To accomplish our objectives, we interviewed the Resource Group management, Trinity Life
management, and Trinity Life’s former staff. We analyzed the payroll records of Trinity Life. Also, we
reviewed the HOPWA and SHP grant agreements and other applicable criteria including OMB Circular
A-122, “Cost Principles for Non-Profit Organizations.” The scope of our review did not include
whether the Resource Group or Trinity Life complied with other requirements of the grant agreements.

        Our review disclosed that the Resource Group reimbursed Trinity Life for $34,150 in ineligible
salary payments. The $34,150 included:



1
    The initial audit period covered salaries paid from the HOPWA 94 and SHP-95 grants from July 16 through
    November 15, 1998. For the employees involved, we extended our audit scope as needed.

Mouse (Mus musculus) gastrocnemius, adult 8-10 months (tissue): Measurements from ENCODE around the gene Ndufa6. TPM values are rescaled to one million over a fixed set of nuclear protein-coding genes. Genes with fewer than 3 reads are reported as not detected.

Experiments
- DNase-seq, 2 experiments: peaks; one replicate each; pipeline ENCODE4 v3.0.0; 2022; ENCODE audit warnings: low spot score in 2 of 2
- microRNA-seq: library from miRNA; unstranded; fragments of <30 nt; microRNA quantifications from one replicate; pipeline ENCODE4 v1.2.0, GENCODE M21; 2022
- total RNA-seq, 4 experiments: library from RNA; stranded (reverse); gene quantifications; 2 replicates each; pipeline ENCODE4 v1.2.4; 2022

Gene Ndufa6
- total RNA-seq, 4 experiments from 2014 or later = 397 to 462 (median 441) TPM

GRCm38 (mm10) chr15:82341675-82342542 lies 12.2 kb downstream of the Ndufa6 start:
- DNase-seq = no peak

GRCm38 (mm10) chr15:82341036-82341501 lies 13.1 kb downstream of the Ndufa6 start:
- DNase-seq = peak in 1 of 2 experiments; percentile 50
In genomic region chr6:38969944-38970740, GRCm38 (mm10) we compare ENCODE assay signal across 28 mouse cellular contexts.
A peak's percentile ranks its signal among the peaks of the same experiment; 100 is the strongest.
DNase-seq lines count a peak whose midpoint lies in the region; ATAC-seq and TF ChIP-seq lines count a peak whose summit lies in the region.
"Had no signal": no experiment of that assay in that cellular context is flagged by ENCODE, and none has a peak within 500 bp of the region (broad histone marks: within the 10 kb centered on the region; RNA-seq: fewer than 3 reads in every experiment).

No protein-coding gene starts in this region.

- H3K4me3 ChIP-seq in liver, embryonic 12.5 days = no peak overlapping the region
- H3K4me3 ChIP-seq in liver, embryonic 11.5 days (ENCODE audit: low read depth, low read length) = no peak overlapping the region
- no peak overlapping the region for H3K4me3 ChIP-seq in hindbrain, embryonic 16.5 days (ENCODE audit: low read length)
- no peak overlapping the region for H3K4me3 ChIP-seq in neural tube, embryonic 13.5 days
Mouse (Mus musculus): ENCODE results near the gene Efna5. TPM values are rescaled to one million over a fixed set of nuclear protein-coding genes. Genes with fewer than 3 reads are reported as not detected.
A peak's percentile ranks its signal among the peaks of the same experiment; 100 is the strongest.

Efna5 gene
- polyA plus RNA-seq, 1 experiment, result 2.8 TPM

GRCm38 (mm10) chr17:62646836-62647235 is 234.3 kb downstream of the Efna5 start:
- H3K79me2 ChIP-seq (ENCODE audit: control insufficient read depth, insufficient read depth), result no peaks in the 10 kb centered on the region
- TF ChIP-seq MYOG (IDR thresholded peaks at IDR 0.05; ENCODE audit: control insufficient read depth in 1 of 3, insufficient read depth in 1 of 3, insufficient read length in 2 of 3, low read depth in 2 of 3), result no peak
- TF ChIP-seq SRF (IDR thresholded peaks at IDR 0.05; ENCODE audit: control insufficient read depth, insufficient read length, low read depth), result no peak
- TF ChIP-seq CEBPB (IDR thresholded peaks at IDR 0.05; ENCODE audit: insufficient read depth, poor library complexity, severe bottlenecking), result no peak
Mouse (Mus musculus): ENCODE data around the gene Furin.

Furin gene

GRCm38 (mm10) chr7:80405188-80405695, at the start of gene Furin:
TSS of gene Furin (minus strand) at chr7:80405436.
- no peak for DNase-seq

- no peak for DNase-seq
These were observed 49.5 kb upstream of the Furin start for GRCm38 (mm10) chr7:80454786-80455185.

2


                Employees that worked on other programs                    $29,957
                Improper advances of employee raises                        $3,906
                Excess reimbursement over actual salary                       $287

         The Trinity Life staff responsible for billing the Resource Group did not allocate the salaries
based upon the employees’ time sheets. Further, it appears that Trinity Life wanted to expend grant
funds before grant termination. The grant agreements required the Resource Group to charge the grant
for the actual activity of the employees. The Resource Group mistakenly relied upon Trinity Life’s
allocations and its monitoring of Trinity Life did not detect the incorrect billings. As a result, Resource
Group charged the grant for ineligible expenditures.

         Prior to our audit, the Resource Group’s procedures noted problems with Trinity Life and
terminated its grants with Trinity Life. We noted during our audit that the Resource Group monitored
and provided technical assistance to its subgrantees. Although Trinity Life caused the conditions noted
in this memorandum, HUD has a grant agreement with the Resource Group. Therefore, we recommend